CHICAGO – The world is now witnessing the highest number of protracted violent conflicts since the end of World War II, and inequality and misinformation are fueling the turmoil. Policymakers seeking to curb the violence would be wise to consider their own citizens’ attitudes about inequality and misinformation. In the United States, recent polling from the University of Chicago’s Pearson Institute and the AP-NORC Center for Public Affairs Research suggests that there is much work to be done.
The victims of global violence span social, economic, and geographic boundaries. Aside from the Russia-Ukraine war, nearly 30 conflicts are ongoing worldwide. With no resolution in sight, these conflicts have displaced close to 84 million people. Even if the fighting stops in some of these regions, death and trauma will still permeate many communities, uprooting families and dissolving social bonds. These conflicts destroy habitats and deeply scar generational well-being, creating cycles of violence that stretch across generations.
One major trigger of these conflicts is social inequality. Though not as easily observable as death tolls or shifting borders, inequality remains deeply intractable. Stanford University historian Walter Scheidel argues that inequality has been deeply entrenched since the Stone Age, and it rarely subsides without paroxysms of violence.
Women and girls often bear the brunt of social inequality, especially in developing countries. When faced with extreme situations that hinder access to education and employment, their ability to achieve economic parity and stability is severely eroded.
But inequality is not just a fixture of developing countries. According to one recent Pearson Institute/AP-NORC survey, a majority of Americans believe the US is a leader in protecting minority rights globally, yet nearly a third say the US has fallen short in protecting such rights at home. Many Americans also say countries that fail to protect minority rights should not receive aid or be permitted to join international organizations.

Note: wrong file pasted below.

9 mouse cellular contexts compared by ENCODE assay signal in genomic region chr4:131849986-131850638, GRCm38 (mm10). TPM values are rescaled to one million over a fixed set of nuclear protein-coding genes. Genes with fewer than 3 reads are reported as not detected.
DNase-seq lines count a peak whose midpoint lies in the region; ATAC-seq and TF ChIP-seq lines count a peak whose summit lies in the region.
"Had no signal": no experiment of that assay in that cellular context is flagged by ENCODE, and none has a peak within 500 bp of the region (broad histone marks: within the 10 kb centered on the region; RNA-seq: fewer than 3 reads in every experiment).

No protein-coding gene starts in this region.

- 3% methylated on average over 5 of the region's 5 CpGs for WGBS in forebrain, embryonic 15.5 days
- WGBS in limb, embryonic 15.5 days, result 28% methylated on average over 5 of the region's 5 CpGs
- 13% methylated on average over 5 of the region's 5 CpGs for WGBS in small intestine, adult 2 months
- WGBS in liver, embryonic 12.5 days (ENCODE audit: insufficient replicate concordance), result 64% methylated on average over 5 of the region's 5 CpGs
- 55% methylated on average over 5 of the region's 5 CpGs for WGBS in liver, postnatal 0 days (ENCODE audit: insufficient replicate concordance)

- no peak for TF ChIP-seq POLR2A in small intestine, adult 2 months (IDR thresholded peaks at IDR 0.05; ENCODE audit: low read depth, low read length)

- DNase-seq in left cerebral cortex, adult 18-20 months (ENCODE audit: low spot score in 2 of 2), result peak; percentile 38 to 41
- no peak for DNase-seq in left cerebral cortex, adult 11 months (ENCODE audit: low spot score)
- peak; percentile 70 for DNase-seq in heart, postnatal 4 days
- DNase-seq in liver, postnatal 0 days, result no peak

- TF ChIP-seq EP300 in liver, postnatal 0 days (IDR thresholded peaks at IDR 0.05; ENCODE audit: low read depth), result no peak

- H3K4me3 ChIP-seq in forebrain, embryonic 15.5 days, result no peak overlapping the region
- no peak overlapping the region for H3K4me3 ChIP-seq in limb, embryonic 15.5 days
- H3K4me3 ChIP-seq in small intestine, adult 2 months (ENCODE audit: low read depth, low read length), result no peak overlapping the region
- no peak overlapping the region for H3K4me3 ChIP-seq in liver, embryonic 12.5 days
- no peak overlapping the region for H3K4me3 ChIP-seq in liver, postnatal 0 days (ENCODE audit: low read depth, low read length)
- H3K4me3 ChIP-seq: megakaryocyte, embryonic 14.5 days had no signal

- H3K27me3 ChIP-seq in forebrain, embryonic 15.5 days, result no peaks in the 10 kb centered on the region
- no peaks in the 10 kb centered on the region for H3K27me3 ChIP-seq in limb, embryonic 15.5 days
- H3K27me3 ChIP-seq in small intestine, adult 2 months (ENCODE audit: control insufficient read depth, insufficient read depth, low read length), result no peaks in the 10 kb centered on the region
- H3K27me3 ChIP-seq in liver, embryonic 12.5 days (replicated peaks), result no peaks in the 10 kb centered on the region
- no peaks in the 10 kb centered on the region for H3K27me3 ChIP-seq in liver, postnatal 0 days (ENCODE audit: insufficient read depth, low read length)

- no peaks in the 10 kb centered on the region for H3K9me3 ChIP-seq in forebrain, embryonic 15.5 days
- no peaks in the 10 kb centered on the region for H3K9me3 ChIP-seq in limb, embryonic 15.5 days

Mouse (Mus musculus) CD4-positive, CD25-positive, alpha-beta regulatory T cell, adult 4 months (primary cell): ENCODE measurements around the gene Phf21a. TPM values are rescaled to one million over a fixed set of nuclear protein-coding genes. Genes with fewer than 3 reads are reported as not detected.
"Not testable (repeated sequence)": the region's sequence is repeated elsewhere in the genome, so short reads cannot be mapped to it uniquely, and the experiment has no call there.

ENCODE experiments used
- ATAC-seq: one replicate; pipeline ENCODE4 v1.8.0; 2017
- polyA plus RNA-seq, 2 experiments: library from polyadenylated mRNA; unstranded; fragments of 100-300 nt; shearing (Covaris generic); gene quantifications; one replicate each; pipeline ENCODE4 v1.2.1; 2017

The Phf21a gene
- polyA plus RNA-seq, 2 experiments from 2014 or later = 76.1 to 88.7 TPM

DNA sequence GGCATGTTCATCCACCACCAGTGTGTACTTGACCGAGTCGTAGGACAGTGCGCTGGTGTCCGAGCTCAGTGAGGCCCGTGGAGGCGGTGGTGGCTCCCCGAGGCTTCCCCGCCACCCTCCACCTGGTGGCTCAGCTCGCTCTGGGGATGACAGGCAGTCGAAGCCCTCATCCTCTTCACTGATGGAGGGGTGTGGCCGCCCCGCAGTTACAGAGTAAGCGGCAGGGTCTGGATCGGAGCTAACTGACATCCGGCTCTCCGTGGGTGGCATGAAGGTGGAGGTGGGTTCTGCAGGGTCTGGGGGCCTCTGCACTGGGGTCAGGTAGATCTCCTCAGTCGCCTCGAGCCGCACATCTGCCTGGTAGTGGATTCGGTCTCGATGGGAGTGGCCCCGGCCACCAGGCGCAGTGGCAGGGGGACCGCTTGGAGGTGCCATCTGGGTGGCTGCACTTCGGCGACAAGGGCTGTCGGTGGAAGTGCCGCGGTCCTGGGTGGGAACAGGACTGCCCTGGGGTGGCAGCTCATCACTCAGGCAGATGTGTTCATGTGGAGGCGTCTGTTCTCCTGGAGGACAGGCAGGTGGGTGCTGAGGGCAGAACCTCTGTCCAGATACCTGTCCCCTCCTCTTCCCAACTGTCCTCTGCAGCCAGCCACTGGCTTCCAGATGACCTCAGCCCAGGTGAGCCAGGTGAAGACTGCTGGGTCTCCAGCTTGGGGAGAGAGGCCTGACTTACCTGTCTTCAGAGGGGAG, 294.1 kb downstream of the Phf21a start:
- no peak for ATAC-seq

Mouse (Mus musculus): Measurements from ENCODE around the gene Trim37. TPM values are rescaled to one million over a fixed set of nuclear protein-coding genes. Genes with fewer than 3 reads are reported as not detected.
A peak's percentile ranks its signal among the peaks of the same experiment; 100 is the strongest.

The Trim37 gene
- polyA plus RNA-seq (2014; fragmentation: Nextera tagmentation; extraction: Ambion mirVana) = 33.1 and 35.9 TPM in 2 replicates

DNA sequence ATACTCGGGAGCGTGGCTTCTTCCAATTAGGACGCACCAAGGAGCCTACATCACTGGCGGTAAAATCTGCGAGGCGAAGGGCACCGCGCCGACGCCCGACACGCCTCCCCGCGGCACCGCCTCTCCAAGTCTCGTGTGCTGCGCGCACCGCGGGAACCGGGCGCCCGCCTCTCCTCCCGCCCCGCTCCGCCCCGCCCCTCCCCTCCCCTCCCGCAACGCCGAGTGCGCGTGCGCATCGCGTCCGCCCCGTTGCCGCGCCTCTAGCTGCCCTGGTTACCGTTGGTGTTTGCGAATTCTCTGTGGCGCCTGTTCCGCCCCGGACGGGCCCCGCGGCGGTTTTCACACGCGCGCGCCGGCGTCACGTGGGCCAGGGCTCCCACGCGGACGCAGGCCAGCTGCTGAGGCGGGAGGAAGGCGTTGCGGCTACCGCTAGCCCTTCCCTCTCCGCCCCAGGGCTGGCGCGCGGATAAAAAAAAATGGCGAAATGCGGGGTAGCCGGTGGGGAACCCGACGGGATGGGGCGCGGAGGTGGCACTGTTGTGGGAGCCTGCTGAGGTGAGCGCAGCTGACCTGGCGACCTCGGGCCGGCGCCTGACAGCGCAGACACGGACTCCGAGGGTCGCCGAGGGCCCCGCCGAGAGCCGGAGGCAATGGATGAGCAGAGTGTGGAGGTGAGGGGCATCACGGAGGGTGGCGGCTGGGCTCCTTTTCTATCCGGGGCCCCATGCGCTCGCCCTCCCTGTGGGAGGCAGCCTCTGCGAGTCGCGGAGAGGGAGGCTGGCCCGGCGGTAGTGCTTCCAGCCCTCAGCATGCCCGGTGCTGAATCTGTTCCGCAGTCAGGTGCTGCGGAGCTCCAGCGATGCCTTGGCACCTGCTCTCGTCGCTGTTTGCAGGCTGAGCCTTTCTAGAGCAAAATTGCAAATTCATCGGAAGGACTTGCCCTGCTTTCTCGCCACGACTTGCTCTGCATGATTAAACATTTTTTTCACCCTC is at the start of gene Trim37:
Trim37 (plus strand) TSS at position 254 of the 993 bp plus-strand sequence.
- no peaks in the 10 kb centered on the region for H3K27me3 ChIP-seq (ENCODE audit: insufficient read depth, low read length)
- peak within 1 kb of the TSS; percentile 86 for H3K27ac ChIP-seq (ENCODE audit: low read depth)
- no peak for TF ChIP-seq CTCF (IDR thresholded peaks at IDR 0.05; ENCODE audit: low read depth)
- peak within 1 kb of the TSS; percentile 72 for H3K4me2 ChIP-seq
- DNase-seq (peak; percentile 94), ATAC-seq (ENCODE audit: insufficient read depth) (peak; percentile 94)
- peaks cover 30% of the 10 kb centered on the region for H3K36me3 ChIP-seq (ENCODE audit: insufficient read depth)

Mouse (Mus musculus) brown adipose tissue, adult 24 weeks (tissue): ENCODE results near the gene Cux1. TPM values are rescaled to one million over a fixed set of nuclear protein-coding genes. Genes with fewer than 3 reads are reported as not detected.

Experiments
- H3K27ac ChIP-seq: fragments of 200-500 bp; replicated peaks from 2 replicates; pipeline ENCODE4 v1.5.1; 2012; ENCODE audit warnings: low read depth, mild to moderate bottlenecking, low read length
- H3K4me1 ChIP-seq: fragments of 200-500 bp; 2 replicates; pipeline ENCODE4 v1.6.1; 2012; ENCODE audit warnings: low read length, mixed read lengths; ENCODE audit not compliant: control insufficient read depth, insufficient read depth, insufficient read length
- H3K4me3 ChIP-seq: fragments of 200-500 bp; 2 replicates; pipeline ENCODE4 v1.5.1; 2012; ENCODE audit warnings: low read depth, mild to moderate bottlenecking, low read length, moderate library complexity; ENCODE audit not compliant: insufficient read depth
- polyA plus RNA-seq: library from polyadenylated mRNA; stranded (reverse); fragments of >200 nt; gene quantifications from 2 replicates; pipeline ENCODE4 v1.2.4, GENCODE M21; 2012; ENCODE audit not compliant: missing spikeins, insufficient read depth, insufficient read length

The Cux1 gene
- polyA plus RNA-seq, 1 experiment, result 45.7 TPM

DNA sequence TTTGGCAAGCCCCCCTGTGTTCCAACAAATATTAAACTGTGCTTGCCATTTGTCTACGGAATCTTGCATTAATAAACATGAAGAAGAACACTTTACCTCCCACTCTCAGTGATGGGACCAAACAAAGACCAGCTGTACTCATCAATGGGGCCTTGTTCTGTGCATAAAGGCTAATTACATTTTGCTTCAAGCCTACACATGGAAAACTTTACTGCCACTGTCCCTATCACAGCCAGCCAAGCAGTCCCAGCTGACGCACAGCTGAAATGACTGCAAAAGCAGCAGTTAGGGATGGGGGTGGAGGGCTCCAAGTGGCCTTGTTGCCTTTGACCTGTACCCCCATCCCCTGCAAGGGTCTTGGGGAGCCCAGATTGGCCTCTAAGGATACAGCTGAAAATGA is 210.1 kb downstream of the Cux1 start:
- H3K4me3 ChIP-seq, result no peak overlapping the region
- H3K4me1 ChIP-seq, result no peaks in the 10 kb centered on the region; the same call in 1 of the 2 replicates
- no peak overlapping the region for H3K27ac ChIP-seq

Just 52% of women agree that “global prevention of gender and racial discrimination [is] an essential US foreign policy goal,” while 33% say it is “important, but not essential.” Among men, full support is even weaker. A third say promoting minority rights abroad is “essential,” and 46% say it is “important, but not essential.” Americans’ mixed commitment to the global promotion of minority rights should worry policymakers who believe the US must lead by example.
Misinformation exacerbates the social problems caused by domestic inequality. Ethnically and religiously motivated violence is not new, of course; but spreading vitriol and acquiring lethal technology have never been easier. Algorithms designed to filter and curate news are hijacked to amplify conspiracies, lies, and hatred. Polarization is one consequence, and it has become a hallmark of our digital age.
Nearly three-quarters of Americans believe misinformation has inflamed extreme political views and fostered hate crimes, including violence motivated by religion, race, and gender. Biased, misleading media coverage stokes fear and causes confusion about real and imagined threats. Misinformation also dramatically erodes trust between Americans and in US institutions. Half of all Americans believe misinformation has decreased citizens’ trust in government.
As with inequality, there is no easy cure for the blight of misinformation, but restored social trust and accuracy in media are urgently needed. Fortunately, Americans are already adapting to the new media environment. Eight in ten Americans report checking multiple sources at least occasionally to avoid consuming or spreading misinformation. More than three-quarters of Americans also say they refrain from sharing news on social media, and the same share verified news sources at least occasionally, while 63% report using fact-checking websites and tools at least some of the time.
The results of the Pearson Institute/AP-NORC polling suggest US policymakers face a conundrum. If Americans care so little about protecting minority rights globally, and if so many think minority rights are inadequately protected at home, the US will be ill-prepared to promote liberal values abroad.
That is why the rise in global violence should prompt US policymakers to take stock of the impact of inequality and misinformation at home. It may be a small start, but internal renewal could help improve the lives of Americans and those struggling with endemic violence around the world.
Sheila Kohanteb, a political scientist, is Executive Director for External Relations and Forum Executive Director at the Pearson Institute for Study and Resolution of Global Conflict, which hosts the annual Pearson Global Forum at the University of Chicago.
Copyright: Project Syndicate, 2022.